In the middle of 'Strassentanz' I realized that the title probably translated as 'Street Dance' or something like that and it transformed what I heard.

I'm not going to check to see if it doesn't translate to that.

My capitalization is erratic but my fingers are cold.

5 Jan '05 10:21:33 AM

Nine things I thought about today:

Bad:
1. not caring
2. calling asking about jobs they don't have
3. no help for my malfunctioning computer

Good:
4. the submarine scene in Life Aquatic
5. a playlist worth coming back to a few more times [1]
6. 'pays off for the hungry investor'

Neutral:
7. staying asleep tempting more and more
8. salsa band
9. hermeneutics from the point of view of the verbum interius

[1]: That playlist:
1. Richard Hell & the Voidoids - (I Belong To The) Blank Generation
2. Ghostface - Beat The Clock
3. Rex Garvin - Sock It To 'Em J.B. - Part 1
4. Diamanda Galas - At The Dark End Of The Street
5. DJ Koze - Brutalga Square
6. DMX feat. Sean Paul and Mr. Vegas - Top Shotter
7. Goodie Mob feat. Mystikal - Dirty South (Remix)
8. The Ex - In The Event
9. The Specials - A Message To You Rudy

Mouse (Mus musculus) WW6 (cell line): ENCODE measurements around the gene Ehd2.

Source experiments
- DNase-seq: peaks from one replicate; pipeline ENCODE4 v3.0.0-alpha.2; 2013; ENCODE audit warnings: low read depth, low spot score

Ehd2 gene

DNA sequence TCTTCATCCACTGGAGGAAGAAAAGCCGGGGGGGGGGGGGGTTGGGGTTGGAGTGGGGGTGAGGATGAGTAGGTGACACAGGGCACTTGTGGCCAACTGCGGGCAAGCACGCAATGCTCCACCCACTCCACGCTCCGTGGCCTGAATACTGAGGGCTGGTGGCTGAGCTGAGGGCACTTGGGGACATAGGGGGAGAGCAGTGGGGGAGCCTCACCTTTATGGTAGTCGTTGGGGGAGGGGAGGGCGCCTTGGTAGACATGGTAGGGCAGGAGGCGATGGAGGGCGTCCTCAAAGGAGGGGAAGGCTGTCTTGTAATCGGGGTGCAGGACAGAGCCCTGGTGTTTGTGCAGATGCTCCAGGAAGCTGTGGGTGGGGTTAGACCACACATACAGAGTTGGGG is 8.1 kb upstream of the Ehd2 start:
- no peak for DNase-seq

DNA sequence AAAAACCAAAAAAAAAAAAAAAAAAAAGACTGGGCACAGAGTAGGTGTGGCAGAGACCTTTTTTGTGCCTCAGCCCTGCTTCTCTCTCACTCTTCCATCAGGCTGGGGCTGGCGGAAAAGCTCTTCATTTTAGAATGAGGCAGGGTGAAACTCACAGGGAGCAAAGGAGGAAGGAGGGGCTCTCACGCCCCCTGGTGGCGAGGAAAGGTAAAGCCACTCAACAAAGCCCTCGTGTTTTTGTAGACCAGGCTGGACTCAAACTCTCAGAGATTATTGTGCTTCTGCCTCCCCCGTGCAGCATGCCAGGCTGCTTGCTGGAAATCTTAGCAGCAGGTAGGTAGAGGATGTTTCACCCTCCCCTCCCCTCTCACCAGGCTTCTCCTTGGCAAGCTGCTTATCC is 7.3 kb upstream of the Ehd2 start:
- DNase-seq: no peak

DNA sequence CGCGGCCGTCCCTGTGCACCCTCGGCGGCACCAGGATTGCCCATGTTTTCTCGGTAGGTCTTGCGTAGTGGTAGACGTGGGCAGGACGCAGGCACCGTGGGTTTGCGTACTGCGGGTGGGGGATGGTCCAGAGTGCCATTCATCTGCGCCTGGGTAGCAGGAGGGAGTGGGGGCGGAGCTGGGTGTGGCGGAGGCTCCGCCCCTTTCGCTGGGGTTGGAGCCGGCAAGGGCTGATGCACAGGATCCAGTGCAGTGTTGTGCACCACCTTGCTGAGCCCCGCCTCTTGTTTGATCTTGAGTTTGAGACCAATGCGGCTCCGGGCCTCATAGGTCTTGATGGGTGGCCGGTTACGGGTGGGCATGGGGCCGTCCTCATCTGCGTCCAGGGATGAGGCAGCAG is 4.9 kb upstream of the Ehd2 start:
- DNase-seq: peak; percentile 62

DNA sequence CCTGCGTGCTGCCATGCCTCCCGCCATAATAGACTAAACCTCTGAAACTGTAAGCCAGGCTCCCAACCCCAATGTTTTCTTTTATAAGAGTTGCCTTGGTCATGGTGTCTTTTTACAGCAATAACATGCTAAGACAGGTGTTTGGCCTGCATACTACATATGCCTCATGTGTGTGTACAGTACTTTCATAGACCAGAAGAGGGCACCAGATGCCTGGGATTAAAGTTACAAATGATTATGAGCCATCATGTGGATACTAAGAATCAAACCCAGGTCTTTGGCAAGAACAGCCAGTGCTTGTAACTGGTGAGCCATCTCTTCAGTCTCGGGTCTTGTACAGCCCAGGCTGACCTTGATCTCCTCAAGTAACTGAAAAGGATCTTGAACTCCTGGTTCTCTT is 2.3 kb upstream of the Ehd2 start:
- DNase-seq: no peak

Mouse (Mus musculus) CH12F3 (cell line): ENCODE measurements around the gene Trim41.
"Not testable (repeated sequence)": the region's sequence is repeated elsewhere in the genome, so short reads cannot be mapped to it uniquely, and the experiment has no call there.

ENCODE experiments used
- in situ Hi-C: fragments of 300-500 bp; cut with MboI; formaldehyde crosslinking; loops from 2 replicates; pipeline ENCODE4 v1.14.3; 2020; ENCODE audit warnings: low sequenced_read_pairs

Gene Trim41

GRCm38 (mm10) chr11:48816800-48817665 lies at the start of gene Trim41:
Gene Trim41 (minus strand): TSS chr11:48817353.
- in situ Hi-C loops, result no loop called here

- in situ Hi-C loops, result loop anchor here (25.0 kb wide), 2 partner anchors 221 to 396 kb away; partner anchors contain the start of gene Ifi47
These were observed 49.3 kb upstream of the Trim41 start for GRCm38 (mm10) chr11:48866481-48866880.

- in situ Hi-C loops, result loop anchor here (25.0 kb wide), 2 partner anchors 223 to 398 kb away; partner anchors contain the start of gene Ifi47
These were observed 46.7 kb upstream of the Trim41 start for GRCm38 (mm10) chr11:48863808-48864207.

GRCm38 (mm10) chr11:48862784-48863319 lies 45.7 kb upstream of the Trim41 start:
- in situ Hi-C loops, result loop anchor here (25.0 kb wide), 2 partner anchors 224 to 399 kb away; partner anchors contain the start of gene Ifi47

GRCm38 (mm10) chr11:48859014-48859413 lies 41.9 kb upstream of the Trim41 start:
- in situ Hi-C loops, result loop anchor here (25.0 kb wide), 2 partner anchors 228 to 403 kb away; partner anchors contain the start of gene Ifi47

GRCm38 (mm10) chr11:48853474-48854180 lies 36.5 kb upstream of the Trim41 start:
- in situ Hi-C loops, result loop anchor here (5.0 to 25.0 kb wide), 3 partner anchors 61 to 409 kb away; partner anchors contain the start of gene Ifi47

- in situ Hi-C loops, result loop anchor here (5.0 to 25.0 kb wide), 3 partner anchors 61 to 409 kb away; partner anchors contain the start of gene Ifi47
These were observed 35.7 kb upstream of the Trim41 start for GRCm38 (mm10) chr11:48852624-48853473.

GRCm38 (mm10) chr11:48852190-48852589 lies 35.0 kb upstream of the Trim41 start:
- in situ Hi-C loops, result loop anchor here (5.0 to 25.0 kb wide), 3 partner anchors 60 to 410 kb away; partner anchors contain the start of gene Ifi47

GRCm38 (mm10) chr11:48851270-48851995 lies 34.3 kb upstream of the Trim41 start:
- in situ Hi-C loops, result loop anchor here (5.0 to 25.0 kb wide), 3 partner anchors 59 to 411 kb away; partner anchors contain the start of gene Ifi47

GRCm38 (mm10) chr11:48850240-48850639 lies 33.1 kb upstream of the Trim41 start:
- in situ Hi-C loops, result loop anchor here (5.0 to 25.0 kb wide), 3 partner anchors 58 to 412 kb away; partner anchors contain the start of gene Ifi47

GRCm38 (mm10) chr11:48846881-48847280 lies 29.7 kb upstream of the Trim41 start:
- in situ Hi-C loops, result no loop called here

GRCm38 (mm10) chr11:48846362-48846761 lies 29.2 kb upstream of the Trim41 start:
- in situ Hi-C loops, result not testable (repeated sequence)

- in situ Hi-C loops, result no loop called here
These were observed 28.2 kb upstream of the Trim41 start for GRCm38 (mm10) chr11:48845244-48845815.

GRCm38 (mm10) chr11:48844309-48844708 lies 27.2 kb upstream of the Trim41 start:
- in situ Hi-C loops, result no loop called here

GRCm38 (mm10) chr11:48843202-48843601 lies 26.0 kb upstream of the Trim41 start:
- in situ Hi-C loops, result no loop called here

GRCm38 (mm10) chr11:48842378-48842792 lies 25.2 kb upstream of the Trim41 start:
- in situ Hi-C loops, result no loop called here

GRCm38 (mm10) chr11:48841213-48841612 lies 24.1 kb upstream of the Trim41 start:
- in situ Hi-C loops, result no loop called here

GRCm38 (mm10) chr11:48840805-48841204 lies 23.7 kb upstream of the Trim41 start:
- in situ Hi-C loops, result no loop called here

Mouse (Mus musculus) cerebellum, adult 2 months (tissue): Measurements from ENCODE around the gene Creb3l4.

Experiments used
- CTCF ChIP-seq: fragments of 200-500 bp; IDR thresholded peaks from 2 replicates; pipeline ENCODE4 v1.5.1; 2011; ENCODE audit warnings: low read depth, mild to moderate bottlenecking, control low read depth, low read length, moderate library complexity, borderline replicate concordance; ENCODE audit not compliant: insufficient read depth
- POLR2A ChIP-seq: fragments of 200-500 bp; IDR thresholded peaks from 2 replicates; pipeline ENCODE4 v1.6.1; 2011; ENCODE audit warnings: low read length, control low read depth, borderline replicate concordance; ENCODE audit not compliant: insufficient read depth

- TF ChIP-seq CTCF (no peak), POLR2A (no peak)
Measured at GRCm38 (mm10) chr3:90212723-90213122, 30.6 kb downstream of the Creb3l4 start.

10. Duke Ellington - My Little Brown Book
11. Spiritualized - Lord, Can You Hear Me?

The 'J.B.' refers to James Bond, the titles of whose movies they shout out during the song, not James Brown. The Spiritualized song is the giant-ass version.

3 Jan '05 09:51:37 AM

With some friends I have always supposed that I would run into them again and again as the years passed. With some in particular I hoped that these recurring meetings would be a chance for the easy familiarity of intellectual affinity to deepen.

I apologize. I wanted to write something better here, but I can't get it to come out right. With some friends, not very close friends but friends nonetheless, I looked forward to those meetings because I knew that intellectual life is special: the weakest seed can stay alive in its soil.

Matt Cvijanovich died of acute pancreatitis today. He was maybe five years younger than me at most. I last saw him when he was choosing a graduate school. I thought I would surely see him again, no matter where he went. He didn't come here.

3 Jan '05 04:00:32 AM

'Dude.'

31 Dec '04 07:49:50 AM

Art and the criticism of it are still just beginning to come under the democratic impulse.